Tax officials in western Japan have reportedly levied a consumption tax of 14 million yen, or about 128,000 dollars, on a Chinese man who made huge purchases using Japan's tax-free shopping system.
The Osaka Regional Taxation Bureau suspects the man resold the items and is therefore not eligible for the tax exemptions.
The man is believed to have bought goods such as clothes and accessories worth 140 million yen, or about 1.28 million dollars, at three department stores in Osaka from May to July of last year.
The large purchases came to the attention of the tax officials.
The man is said to have explained that he sent the items abroad as gifts, but he did not have the documents showing that he had. Such documents are necessary for the tax exemption.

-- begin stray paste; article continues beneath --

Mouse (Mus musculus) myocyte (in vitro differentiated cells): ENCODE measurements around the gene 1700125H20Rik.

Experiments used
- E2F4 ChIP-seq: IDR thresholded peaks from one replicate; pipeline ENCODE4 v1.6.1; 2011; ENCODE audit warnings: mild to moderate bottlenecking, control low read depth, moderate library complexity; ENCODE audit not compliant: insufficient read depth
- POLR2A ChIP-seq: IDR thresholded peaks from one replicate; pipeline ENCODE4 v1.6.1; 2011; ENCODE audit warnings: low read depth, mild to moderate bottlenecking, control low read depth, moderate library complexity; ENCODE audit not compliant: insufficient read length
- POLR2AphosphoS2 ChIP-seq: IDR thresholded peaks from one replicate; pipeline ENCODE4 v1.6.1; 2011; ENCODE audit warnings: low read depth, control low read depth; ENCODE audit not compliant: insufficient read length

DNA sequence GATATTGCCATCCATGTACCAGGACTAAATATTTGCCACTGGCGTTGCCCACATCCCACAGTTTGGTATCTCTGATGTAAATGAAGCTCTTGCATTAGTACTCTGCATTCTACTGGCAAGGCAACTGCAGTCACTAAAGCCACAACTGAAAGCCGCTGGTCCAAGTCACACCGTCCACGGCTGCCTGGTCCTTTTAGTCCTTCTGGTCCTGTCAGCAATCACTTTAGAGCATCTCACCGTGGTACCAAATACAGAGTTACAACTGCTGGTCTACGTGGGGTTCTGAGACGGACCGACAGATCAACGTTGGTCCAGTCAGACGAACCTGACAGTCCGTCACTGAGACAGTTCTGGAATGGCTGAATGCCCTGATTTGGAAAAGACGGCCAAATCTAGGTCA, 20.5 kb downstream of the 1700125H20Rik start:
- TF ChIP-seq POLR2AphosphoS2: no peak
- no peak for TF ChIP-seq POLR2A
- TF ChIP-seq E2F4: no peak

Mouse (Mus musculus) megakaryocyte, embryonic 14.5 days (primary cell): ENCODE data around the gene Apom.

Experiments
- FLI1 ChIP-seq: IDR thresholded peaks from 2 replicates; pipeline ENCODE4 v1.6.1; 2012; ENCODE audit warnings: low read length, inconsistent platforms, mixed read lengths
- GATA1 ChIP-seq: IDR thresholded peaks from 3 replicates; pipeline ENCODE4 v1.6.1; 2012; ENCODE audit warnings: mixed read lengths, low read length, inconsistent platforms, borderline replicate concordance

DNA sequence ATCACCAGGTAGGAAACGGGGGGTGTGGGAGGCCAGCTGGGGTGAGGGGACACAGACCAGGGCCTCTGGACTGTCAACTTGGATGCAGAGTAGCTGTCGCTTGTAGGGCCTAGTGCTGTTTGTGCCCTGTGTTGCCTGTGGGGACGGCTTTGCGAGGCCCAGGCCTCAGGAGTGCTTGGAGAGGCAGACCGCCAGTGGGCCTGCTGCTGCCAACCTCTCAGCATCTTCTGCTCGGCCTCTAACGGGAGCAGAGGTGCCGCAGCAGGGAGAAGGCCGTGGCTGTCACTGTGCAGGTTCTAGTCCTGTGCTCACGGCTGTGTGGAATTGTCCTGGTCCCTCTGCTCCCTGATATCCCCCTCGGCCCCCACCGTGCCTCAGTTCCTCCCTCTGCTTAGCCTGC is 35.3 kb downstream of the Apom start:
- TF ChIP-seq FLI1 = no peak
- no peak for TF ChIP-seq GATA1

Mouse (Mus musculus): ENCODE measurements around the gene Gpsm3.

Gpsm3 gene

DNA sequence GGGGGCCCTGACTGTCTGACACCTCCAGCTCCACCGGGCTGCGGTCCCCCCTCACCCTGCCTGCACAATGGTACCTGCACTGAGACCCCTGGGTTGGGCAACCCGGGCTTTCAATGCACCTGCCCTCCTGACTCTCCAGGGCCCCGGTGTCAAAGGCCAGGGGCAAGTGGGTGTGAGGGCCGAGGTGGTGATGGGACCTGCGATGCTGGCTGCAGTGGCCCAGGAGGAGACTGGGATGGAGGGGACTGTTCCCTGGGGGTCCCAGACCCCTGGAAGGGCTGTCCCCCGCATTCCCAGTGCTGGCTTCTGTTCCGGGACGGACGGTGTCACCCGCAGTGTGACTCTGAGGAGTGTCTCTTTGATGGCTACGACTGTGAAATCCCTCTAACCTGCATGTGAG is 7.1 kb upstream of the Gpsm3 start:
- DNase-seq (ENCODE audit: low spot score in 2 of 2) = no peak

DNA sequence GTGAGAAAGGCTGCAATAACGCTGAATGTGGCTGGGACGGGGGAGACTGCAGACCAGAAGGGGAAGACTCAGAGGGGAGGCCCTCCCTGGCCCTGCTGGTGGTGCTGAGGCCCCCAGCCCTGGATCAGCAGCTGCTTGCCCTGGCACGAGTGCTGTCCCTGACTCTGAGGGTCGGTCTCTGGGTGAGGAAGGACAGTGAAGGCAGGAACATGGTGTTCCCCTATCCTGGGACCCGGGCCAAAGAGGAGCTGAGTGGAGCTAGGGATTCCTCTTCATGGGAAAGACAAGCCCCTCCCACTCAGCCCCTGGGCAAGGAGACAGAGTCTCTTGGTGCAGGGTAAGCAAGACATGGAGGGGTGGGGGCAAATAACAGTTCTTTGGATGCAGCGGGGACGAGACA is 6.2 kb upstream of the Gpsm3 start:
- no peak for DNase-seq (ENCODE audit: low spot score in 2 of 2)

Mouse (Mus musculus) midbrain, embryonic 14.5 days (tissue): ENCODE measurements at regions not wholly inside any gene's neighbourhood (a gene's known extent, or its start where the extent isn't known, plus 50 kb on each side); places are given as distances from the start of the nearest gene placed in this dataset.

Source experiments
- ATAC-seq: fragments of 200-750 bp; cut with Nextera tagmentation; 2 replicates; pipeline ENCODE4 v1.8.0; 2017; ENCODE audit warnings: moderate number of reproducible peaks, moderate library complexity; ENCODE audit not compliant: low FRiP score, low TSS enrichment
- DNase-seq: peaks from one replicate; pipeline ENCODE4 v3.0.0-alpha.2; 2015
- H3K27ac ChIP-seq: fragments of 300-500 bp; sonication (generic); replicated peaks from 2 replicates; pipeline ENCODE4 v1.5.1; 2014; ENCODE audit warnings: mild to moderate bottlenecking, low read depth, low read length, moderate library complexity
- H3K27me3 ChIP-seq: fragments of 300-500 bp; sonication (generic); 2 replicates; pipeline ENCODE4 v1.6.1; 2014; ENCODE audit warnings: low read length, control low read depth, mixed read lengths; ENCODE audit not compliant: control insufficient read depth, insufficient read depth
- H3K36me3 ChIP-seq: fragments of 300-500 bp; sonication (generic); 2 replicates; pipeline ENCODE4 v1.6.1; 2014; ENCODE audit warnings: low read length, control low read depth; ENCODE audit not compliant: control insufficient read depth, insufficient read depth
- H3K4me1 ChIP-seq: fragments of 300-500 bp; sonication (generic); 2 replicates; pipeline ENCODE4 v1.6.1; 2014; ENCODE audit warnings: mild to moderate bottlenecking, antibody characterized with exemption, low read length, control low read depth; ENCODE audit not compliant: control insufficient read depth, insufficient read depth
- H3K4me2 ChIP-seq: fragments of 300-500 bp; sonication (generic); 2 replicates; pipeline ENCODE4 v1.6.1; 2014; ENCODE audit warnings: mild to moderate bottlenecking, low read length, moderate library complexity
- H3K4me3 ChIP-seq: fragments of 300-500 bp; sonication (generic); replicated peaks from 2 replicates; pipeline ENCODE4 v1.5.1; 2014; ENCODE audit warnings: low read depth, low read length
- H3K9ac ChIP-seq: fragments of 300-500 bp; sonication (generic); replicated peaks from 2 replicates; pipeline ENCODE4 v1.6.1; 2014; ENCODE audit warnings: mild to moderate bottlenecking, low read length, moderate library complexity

Japan's law governing the consumption tax offers a tax-free shopping scheme to inbound travelers for purchases of items for everyday use, but this system does not apply if the goods are resold.
In April of last year, an electronic system was introduced in which the passport data and purchase records of shoppers using the tax-free system are sent to the National Tax Agency. From October this year, all stores will be required to install this system.
The tax officials are believed to have used this system in their investigation of this case.
The number of tax-free stores in Japan has increased to about 55,000 in response to the rising number of foreign travelers. Authorities have in turn been faced with a spate of cases in which businesses or individuals used the system for commercial purposes.